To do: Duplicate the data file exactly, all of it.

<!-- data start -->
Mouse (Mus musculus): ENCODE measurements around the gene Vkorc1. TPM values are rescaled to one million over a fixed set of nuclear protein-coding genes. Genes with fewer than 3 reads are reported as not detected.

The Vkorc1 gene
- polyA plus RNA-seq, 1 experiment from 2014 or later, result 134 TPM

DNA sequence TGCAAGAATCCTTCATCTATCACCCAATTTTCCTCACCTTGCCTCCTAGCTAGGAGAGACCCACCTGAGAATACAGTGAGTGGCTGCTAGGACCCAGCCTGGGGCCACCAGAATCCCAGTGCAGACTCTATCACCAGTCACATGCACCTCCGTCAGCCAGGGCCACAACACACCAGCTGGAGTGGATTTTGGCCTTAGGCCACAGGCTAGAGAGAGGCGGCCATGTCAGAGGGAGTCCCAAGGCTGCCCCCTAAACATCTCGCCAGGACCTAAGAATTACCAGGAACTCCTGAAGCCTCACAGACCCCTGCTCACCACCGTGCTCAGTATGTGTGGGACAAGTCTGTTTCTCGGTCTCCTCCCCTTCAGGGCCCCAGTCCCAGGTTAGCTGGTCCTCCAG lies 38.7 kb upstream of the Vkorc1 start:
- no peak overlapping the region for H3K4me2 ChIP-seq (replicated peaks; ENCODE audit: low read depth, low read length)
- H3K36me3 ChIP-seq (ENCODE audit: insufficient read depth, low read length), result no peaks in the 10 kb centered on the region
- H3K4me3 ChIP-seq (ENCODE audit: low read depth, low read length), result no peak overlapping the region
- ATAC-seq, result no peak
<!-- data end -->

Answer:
Mouse (Mus musculus): ENCODE measurements around the gene Vkorc1. TPM values are rescaled to one million over a fixed set of nuclear protein-coding genes. Genes with fewer than 3 reads are reported as not detected.

The Vkorc1 gene
- polyA plus RNA-seq, 1 experiment from 2014 or later, result 134 TPM

DNA sequence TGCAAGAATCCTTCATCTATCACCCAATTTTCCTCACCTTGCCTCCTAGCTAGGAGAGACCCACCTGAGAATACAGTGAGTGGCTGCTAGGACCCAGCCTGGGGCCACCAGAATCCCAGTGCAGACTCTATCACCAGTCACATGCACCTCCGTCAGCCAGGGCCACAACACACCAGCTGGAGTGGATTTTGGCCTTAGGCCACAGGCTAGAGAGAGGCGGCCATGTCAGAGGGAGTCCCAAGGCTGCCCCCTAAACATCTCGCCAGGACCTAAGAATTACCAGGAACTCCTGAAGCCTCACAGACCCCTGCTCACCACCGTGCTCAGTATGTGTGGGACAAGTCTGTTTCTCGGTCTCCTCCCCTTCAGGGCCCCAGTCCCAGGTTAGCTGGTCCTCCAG lies 38.7 kb upstream of the Vkorc1 start:
- no peak overlapping the region for H3K4me2 ChIP-seq (replicated peaks; ENCODE audit: low read depth, low read length)
- H3K36me3 ChIP-seq (ENCODE audit: insufficient read depth, low read length), result no peaks in the 10 kb centered on the region
- H3K4me3 ChIP-seq (ENCODE audit: low read depth, low read length), result no peak overlapping the region
- ATAC-seq, result no peak